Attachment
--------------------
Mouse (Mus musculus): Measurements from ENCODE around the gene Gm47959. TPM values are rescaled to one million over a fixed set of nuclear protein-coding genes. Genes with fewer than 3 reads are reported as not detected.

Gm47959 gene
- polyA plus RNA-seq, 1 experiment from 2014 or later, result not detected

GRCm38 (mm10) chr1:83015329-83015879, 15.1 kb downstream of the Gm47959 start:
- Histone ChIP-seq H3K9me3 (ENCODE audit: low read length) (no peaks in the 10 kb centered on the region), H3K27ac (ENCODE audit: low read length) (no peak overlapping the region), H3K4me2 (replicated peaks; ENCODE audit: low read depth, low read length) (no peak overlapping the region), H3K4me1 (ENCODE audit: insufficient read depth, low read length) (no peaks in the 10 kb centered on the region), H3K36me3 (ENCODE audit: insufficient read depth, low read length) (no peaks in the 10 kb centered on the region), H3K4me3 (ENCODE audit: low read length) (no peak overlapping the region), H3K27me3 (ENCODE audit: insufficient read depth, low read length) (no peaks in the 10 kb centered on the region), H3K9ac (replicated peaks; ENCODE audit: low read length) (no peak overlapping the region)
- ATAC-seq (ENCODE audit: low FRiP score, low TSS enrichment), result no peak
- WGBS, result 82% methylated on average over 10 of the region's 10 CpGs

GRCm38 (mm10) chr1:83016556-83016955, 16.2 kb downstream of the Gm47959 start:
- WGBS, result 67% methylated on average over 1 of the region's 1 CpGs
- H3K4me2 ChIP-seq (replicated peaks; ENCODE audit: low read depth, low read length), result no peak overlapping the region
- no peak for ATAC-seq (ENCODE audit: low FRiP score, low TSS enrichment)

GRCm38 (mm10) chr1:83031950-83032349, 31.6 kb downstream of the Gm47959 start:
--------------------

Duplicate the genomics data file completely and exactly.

Mouse (Mus musculus): Measurements from ENCODE around the gene Gm47959. TPM values are rescaled to one million over a fixed set of nuclear protein-coding genes. Genes with fewer than 3 reads are reported as not detected.

Gm47959 gene
- polyA plus RNA-seq, 1 experiment from 2014 or later, result not detected

GRCm38 (mm10) chr1:83015329-83015879, 15.1 kb downstream of the Gm47959 start:
- Histone ChIP-seq H3K9me3 (ENCODE audit: low read length) (no peaks in the 10 kb centered on the region), H3K27ac (ENCODE audit: low read length) (no peak overlapping the region), H3K4me2 (replicated peaks; ENCODE audit: low read depth, low read length) (no peak overlapping the region), H3K4me1 (ENCODE audit: insufficient read depth, low read length) (no peaks in the 10 kb centered on the region), H3K36me3 (ENCODE audit: insufficient read depth, low read length) (no peaks in the 10 kb centered on the region), H3K4me3 (ENCODE audit: low read length) (no peak overlapping the region), H3K27me3 (ENCODE audit: insufficient read depth, low read length) (no peaks in the 10 kb centered on the region), H3K9ac (replicated peaks; ENCODE audit: low read length) (no peak overlapping the region)
- ATAC-seq (ENCODE audit: low FRiP score, low TSS enrichment), result no peak
- WGBS, result 82% methylated on average over 10 of the region's 10 CpGs

GRCm38 (mm10) chr1:83016556-83016955, 16.2 kb downstream of the Gm47959 start:
- WGBS, result 67% methylated on average over 1 of the region's 1 CpGs
- H3K4me2 ChIP-seq (replicated peaks; ENCODE audit: low read depth, low read length), result no peak overlapping the region
- no peak for ATAC-seq (ENCODE audit: low FRiP score, low TSS enrichment)

GRCm38 (mm10) chr1:83031950-83032349, 31.6 kb downstream of the Gm47959 start: